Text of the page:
Long-term ozone exposure and lung function in middle childhood

Marnie F. Hazlehurst, Logan C. Dearborn, Allison R. Sherris, Christine T. Loftus, Margaret A. Adgent, Adam A. Szpiro, Yu Ni, Drew B. Day, Joel D. Kaufman, Neeta Thakur, Rosalind J. Wright, Sheela Sathyanarayana, Kecia N. Carroll, Paul E. Moore, Catherine J. Karr

Research output: Contribution to journalArticlepeer-review


Background: Ozone (O3) exposure interrupts normal lung development in animal models. Epidemiologic evidence further suggests impairment with higher long-term O3 exposure across early and middle childhood, although study findings to date are mixed and few have investigated vulnerable subgroups. Methods: Participants from the CANDLE study, a pregnancy cohort in Shelby County, TN, in the ECHO-PATHWAYS Consortium, were included if children were born at gestational age >32 weeks, completed a spirometry exam at age 8–9, and had a valid residential history from birth to age 8. We estimated lifetime average ambient O3 exposure based on each child's residential history from birth to age 8, using a validated fine-resolution spatiotemporal model. Spirometry was performed at the age 8–9 year study visit to assess Forced Expiratory Volume in the first second (FEV1) and Forced Vital Capacity (FVC) as primary outcomes; z-scores were calculated using sex-and-age-specific reference equations. Linear regression with robust variance estimators was used to examine associations between O3 exposure and continuous lung function z-scores, adjusted for child, sociodemographic, and home environmental factors. Potential susceptible subgroups were explored using a product term in the regression model to assess effect modification by child sex, history of bronchiolitis in infancy, and allergic sensitization. Results: In our sample (n = 648), O3 exposure averaged from birth to age 8 was modest (mean 26.6 [SD 1.1] ppb). No adverse associations between long-term postnatal O3 exposure were observed with either FEV1 (β = 0.12, 95% CI: −0.04, 0.29) or FVC (β = 0.03, 95% CI: −0.13, 0.19). No effect modification by child sex, history of bronchiolitis in infancy, or allergic sensitization was detected for associations with 8-year average O3. Conclusions: In this sample with low O3 concentrations, we did not observe adverse associations between O3 exposures averaged from birth to age 8 and lung function in middle childhood.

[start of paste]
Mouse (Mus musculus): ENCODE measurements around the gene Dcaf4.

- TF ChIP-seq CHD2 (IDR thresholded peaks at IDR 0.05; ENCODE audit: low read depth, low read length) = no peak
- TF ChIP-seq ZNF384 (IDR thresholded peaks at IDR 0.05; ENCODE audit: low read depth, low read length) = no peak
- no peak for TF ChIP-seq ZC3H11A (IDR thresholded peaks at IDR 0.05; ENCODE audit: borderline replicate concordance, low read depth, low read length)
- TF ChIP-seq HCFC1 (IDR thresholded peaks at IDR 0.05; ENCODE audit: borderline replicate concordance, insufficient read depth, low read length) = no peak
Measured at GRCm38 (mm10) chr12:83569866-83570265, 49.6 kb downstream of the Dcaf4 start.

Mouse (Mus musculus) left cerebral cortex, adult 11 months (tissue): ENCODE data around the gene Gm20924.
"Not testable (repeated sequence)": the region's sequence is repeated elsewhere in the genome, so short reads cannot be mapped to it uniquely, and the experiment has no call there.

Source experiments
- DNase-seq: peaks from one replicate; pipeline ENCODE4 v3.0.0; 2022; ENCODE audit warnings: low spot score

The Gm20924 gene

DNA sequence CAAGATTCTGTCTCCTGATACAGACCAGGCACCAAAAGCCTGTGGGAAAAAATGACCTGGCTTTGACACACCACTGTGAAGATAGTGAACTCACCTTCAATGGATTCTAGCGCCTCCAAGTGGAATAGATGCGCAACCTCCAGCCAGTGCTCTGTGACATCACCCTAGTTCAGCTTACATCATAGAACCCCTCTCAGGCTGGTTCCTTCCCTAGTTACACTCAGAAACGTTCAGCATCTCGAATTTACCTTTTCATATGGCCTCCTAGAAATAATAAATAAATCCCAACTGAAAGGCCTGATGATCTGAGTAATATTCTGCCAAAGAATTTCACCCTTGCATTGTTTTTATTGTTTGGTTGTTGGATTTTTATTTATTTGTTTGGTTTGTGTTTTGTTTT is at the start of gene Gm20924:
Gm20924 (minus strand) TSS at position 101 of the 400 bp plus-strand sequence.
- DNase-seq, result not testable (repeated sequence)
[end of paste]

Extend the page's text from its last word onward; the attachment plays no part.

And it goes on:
Original languageEnglish
Article number117632
JournalEnvironmental Research
StatePublished - 15 Jan 2024


  • FEV
  • FVC
  • Ozone
  • Spirometry


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